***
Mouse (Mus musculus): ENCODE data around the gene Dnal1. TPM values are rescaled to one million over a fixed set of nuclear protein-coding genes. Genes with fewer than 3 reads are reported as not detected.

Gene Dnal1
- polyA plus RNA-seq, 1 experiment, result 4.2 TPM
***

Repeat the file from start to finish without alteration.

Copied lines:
Mouse (Mus musculus): ENCODE data around the gene Dnal1. TPM values are rescaled to one million over a fixed set of nuclear protein-coding genes. Genes with fewer than 3 reads are reported as not detected.

Gene Dnal1
- polyA plus RNA-seq, 1 experiment, result 4.2 TPM